"Why Aren't They Interested In Politics?" Lessons From The Public Choice School
We've all heard the charge, that voters are ignorant of the parties, people and policies that they are voting for.
Some argue that we have little choice in the matter. Propounding this view are those who believe that we, the people are subject to a regime of power hungry, malignant leaders who enslave us through the use of propaganda and misinformation to encourage this ignorance. On the other side of the same coin, you have those that argue we are so fattened by excess that we don't care what our governments do, as long as we can still line our pockets in gold and live in plenty. Ignorance from bliss.
Others still might simply say our ignorance is due to a general idiocy of the population. They argue that we must inform ourselves, so that we can ensure a properly governed society.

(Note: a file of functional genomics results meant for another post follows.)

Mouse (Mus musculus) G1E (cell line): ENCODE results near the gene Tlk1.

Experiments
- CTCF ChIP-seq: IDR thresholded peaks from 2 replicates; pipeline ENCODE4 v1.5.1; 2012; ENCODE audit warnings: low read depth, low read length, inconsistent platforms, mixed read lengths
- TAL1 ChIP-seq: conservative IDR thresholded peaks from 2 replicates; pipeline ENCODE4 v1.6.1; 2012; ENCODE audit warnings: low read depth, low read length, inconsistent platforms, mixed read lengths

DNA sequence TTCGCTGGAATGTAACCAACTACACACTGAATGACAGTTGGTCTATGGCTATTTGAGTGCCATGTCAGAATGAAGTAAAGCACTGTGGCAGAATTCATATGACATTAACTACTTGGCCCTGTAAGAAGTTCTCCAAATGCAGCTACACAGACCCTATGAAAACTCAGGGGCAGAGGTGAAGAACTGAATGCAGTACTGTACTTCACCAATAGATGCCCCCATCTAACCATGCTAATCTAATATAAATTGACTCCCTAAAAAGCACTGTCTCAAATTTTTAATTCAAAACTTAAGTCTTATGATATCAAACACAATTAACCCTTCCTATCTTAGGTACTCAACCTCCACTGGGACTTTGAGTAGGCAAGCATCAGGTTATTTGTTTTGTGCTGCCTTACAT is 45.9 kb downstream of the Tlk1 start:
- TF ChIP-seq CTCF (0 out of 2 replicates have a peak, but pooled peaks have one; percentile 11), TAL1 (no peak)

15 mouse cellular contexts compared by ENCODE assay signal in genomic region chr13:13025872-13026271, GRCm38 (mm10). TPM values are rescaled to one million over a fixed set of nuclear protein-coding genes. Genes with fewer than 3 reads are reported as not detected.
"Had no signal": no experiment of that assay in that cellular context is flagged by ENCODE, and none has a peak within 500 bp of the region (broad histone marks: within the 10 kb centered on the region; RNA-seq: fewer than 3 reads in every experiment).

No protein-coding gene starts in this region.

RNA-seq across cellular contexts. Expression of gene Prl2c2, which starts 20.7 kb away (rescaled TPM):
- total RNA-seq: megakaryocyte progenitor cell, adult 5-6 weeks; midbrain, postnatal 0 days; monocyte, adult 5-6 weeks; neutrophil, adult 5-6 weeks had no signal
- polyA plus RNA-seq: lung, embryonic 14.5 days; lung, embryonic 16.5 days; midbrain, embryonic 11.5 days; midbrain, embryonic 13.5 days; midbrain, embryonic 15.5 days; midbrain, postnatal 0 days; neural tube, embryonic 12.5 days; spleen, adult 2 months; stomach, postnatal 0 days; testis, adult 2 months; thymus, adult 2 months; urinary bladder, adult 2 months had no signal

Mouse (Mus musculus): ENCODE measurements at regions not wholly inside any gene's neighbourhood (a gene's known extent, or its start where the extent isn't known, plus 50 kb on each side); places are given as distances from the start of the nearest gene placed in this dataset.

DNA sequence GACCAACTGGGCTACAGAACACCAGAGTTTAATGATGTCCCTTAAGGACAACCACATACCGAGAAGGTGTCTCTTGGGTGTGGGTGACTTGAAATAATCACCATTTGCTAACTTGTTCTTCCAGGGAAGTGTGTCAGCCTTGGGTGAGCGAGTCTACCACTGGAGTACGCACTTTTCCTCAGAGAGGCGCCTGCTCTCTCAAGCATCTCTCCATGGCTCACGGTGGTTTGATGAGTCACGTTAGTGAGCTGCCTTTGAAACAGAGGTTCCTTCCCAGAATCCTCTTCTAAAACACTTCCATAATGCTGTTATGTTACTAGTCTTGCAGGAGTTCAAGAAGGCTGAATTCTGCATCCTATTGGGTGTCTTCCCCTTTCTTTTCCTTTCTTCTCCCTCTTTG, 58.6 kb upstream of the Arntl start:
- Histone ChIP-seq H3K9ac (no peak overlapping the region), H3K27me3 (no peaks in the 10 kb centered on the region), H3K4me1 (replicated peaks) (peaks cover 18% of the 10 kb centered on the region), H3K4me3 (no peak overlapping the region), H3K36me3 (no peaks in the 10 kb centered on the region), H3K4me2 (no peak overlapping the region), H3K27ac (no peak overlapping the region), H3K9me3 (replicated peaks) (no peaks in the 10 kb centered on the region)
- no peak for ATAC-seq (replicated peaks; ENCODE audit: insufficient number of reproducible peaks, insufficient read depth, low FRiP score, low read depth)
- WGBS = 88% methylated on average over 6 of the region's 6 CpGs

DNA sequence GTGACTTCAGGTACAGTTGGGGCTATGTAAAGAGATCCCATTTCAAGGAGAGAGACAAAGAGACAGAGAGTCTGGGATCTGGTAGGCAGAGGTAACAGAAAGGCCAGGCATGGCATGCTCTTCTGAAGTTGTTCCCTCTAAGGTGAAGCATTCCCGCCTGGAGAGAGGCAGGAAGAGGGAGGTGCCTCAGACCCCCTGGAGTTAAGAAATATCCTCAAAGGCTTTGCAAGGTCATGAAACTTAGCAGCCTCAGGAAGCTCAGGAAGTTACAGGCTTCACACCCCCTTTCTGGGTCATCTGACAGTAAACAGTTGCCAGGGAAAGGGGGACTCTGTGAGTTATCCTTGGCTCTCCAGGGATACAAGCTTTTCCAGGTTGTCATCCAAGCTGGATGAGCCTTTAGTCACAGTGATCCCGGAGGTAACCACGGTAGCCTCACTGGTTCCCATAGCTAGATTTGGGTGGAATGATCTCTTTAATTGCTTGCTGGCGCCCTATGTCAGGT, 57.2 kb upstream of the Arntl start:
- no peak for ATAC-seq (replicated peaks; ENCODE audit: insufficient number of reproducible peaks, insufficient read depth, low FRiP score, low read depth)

Public choice theory is essentially an economics based school of the political sciences. One insight it has is the use of rational decision making in the voting process. Precisely put, individuals have a near microscopic chance of actually effecting an election result, so it would be irrational for them to collect large amounts of information on elections. The cost is so great, and the benefit so small, that it would simply be irrational. They might rather focus on certain issues that effect them highly, and this explains why people may decide their vote on the basis of a single policy.
Luckily the media, internet etc offer ways of bringing down the costs of informing yourself, but it's still not a particularly worthwhile exercise (Unless you are the kind of person who gets utility from impressing your friends with an encyclopedic knowledge of Australian politics, or a journalist/blogger).
So next time you worry about politics and the fact that voters aren't armed with the kind of information that you might desire them to be, take solace in the fact that they are probably the rational ones.
Tom Camp (Image by Jac Depczyk)